[McCOMAS] I think there’s just a complete breakdown in the kind of thought process behind how your technology is going to affect the users that use it and the world at large, and the incentive structure that is behind Silicon Valley start-ups and how they’re formed.

What’s that incentive structure?

The incentive structure is simply growth at all costs. There was never, in any board meeting that I have ever attended, a conversation about the users, about things that were going on that were bad, about potential dangers, about decisions that might affect potential dangers. There was never a conversation about that stuff.

Hmm. Is that a “problem of growth as a metric,” as the author says, or a problem with capital allocation as such? Perhaps there are other ways of doing business than chugging a bottle of 151-proof Scale™-brand animal spirits?

Five Horsemen: “Juggernaut Amazon is back in the saddle after Jeff Bezos says Amazon Prime has a hundred million subscribers” [Hat Tip, Jim Haygood].

Five Horsemen Apr 19 2018

NakedCap Mania-Panic Index: “The mania-panic index rose to 55 (complacency) after yesterday’s marginal gain the S&P 500 index.” [Hat Tip, Jim Haygood]. (The NakedCap mania-panic index is an equally-weighted average of seven technical indicators derived from stock indexes, volatility (VIX), Treasuries, junk bonds, equity options, and internal measures of new highs vs new lows and up volume vs down volume … each converted to a scale of 0 to 100 before averaging, using thirty years of history for five of the seven series.)

Mania panic index Apr 18 2018

Facebook Fracas

“A flaw-by-flaw guide to Facebook’s new GDPR privacy changes [TechCrunch]. This is just awful; one dark pattern after another:

with a design that encourages rapidly hitting the “Agree” button, a lack of granular controls, a laughably cheatable parental consent request for teens and an aesthetic overhaul of Download Your Information that doesn’t make it any easier to switch social networks, Facebook shows it’s still hungry for your data.

More fundamentally, the design choices reveal Facebook’s determination to evade regulation and fail to comply. I hate to think that Facebook is an outlaw company like Uber, and with a culture that’s rotten from top to bottom, but their design choices aren’t helping me avoid that conclusion. Well worth a read (and other companies use the same tricks, so it’s not just Facebook).

“No boundaries for Facebook data: third-party trackers abuse Facebook Login” [Freedom to Tinker]. “Today we report yet another type of surreptitious data collection by third-party scripts that we discovered: the exfiltration of personal identifiers from websites through “login with Facebook” and other such social login APIs… Facebook Login and other social login systems simplify the account creation process for users by decreasing the number of passwords to remember…. We’ve uncovered an additional risk: when a user grants a website access to their social media profile, they are not only trusting that website, but also third parties embedded on that site.” Logging in to a site that is not Facebook with my Facebook password always struck me as demented, and I’ve never done it, not once. Now I know why.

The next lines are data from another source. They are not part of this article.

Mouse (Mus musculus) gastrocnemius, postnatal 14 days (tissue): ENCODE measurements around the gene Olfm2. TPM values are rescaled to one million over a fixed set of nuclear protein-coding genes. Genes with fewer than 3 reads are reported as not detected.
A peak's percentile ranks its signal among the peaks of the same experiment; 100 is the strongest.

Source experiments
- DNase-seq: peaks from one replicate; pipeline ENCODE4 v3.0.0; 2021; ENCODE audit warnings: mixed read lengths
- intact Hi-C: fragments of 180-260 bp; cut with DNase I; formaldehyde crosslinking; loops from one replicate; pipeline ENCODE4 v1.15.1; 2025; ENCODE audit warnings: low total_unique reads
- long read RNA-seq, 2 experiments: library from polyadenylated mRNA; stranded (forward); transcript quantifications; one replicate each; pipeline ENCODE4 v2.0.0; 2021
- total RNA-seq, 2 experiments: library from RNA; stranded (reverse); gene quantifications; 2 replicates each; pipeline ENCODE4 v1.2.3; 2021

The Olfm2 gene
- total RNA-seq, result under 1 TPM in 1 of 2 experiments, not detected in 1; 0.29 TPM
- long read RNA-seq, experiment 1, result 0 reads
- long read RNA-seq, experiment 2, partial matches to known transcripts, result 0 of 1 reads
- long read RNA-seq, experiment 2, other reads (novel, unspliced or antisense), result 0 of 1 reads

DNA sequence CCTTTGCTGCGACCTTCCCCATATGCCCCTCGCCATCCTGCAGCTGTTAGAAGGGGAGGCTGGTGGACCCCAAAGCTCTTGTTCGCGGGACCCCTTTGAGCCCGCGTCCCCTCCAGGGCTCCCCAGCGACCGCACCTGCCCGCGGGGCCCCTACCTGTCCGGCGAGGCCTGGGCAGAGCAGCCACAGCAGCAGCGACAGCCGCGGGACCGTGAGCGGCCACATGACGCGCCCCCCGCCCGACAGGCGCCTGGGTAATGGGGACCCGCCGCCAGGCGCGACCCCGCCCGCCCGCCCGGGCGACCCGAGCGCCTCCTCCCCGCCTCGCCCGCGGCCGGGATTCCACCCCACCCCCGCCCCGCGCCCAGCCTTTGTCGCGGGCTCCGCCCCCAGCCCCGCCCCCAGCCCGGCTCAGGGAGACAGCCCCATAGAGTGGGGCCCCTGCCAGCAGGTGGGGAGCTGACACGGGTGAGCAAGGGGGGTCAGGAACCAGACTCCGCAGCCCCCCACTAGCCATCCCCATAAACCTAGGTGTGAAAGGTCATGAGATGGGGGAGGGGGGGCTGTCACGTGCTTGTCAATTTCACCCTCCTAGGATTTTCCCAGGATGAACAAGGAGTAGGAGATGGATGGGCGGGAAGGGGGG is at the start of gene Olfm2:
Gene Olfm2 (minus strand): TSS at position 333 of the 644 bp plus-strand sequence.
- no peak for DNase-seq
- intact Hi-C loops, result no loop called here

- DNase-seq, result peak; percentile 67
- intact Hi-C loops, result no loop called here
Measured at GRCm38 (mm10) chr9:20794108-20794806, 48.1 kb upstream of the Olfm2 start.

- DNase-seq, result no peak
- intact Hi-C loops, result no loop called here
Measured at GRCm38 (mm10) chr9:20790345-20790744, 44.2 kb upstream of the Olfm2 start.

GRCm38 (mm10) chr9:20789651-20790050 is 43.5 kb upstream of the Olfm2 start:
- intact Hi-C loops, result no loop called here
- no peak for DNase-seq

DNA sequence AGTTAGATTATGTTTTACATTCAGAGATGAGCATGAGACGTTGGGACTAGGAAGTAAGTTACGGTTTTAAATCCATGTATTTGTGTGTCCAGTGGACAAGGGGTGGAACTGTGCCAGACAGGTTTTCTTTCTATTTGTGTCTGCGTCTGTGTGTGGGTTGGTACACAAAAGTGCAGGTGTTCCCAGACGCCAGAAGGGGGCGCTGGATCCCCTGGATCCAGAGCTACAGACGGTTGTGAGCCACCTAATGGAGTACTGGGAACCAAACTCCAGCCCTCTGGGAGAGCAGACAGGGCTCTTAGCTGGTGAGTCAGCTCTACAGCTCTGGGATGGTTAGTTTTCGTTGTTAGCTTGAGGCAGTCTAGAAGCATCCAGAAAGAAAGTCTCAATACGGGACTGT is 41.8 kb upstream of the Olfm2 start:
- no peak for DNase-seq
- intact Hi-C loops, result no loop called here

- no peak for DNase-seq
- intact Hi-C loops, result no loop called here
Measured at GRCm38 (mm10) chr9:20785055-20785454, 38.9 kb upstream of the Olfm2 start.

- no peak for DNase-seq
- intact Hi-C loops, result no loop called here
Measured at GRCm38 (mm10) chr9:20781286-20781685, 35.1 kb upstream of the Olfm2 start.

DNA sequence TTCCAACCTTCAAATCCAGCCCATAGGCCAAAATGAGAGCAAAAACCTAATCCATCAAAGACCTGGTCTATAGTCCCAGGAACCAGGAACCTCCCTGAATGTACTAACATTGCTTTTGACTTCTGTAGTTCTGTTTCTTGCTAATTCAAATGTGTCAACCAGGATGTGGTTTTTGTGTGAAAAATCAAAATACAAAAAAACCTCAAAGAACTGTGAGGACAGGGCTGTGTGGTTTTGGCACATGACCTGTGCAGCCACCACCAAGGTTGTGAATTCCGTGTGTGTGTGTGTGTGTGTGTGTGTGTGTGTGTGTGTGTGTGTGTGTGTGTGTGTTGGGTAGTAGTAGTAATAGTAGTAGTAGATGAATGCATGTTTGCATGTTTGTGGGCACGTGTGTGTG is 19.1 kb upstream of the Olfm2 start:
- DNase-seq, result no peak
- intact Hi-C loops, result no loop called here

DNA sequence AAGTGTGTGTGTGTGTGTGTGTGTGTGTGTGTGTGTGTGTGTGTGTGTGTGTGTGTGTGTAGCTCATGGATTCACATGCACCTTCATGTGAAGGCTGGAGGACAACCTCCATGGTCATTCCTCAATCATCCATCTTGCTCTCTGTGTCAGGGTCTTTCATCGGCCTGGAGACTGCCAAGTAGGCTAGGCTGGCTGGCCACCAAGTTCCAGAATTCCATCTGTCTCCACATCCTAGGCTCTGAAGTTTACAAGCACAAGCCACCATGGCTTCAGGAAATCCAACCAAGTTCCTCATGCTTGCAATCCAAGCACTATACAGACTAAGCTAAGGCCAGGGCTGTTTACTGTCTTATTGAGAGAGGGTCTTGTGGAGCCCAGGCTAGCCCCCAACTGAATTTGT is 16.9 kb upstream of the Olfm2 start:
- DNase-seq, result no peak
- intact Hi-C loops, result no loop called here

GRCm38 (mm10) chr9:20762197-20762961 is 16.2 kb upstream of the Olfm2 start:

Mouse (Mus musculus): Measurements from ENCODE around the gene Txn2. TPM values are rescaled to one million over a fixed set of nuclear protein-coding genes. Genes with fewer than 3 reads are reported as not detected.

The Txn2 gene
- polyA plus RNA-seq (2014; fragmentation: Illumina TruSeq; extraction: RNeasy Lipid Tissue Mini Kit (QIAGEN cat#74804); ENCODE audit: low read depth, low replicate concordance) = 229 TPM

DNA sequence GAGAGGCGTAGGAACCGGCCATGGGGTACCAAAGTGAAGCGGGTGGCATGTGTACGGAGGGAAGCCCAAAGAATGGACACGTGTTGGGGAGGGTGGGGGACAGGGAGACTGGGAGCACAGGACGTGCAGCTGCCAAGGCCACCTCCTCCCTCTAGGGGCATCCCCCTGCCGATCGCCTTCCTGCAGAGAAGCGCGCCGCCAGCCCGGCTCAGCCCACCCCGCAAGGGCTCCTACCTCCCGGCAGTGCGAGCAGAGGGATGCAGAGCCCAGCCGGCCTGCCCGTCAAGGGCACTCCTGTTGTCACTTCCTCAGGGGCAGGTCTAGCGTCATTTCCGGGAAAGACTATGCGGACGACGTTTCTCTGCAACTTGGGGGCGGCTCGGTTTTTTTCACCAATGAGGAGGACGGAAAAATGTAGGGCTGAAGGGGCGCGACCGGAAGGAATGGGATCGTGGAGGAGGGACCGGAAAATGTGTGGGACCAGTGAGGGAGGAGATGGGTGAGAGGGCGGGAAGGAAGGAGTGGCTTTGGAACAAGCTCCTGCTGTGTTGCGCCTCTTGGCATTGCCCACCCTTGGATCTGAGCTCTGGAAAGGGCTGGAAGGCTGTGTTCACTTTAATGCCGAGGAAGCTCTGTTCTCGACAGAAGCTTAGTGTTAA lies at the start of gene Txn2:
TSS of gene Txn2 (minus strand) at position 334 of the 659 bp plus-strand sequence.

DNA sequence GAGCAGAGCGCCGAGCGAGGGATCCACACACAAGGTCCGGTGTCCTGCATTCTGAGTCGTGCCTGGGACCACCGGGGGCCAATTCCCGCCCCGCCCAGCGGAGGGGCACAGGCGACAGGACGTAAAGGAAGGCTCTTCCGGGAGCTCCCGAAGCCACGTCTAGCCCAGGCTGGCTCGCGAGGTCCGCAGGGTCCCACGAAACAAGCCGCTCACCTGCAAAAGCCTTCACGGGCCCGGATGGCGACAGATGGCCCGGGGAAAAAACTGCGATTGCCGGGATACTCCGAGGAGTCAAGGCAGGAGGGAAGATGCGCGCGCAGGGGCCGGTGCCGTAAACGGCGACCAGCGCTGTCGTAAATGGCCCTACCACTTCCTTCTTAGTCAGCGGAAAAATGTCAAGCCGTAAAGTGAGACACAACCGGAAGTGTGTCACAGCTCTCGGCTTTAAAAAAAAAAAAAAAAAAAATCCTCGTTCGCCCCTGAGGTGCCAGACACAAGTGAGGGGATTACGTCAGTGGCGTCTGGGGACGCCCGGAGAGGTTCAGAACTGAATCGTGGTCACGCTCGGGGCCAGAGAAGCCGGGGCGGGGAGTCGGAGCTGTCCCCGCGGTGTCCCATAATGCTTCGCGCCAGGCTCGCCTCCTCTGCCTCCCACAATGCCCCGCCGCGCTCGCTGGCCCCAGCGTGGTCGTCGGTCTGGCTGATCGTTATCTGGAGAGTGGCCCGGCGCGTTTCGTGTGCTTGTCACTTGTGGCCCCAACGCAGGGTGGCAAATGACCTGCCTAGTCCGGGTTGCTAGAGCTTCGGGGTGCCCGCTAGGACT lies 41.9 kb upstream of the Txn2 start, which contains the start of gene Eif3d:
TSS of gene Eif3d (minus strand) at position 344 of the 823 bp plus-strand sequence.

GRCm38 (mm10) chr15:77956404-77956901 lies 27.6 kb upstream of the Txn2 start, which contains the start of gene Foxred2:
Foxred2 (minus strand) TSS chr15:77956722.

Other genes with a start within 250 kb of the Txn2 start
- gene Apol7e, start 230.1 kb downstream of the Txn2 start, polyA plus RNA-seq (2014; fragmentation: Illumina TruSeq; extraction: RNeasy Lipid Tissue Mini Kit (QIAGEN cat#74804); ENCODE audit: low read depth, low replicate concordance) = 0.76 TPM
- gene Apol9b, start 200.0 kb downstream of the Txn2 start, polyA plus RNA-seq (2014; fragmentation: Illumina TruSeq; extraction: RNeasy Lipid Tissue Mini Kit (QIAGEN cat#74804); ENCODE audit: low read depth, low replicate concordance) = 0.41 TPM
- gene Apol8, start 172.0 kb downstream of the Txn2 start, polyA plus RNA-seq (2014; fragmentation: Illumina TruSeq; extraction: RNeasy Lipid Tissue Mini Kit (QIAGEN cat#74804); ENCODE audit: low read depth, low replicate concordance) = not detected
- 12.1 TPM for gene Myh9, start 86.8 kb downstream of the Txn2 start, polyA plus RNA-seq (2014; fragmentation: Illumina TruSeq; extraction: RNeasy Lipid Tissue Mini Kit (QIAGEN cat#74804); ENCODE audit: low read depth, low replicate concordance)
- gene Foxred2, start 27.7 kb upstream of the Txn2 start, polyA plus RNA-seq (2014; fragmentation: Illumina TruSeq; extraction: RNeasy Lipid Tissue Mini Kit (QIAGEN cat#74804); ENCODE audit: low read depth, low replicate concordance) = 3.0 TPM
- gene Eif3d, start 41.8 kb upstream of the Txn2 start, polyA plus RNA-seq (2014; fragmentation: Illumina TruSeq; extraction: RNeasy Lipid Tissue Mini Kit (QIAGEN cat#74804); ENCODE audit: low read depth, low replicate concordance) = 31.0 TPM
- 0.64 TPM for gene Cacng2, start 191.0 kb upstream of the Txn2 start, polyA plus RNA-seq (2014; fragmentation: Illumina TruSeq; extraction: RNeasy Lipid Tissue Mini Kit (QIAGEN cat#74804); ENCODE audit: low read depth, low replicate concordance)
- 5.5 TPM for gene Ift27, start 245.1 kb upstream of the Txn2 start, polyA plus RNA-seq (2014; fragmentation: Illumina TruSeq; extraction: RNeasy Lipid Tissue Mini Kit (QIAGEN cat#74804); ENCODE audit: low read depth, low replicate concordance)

Black Injustice Tipping Point

“After recent police misconduct in Sacramento, Boston and Philadelphia, here’s how three Black police chiefs failed to do the right thing” [The Grio]. “Black police chiefs who adamantly defend what continues to be an unjust and racist system of policing are indeed a part of the problem. The way that several of them in command continue to cape for inexplicable instances of excessive police force shows that their blue blood is thicker than their Black one. At a time where videos are going viral with what appears to be solid evidence of foul play, Black commissioners, chiefs, and police officers seemingly continue to demonstrate an unshakable sense of loyalty to those who could do the same to them if not for a uniform and badge.” After Obama, this should not be unexpected….

Health Care

“MEDICARE FOR ALL ORGANIZING GUIDE” [Democratic Socialists for Medicare for All]. Good to see DSA producing collateral like this. But don’t stop with the brakelight clinics!

“Medicine’s secret ingredient — it’s in the timing” [Nature]. “More than four decades of studies describe how accounting for the body’s cycle of daily rhythms — its circadian clock — can influence responses to medications and procedures for everything from asthma to epileptic seizures. Research suggests that the majority of today’s best-selling drugs, including heartburn medications and treatments for erectile dysfunction, work better when taken at specific times of day. ‘When you give a medication, you always know the dose,’ says Lévi, who also now works at Warwick Medical School in Coventry, UK, where he leads a team associated with INSERM, the French national biomedical research agency. ‘We have found that the timing is sometimes more important than the dose.'”

Class Warfare

“Architecture, Aesthetic Moralism, and the Crisis of Urban Housing” [Common Edge]. “Because of this, alongside the historical weaponization of aesthetics by the ruling classes in the fight for social housing, it is imperative that left critiques of both the NIMBY homeowner-class and the market-driven YIMBY movement, avoid aesthetic posturing. While new-build architecture may be an easy target for both ironic internet memes and armchair criticism, the urban housing debate has people’s lives and futures at stake, and thus must be firmly rooted in the political struggle for the right to the city.” With excellent photographs.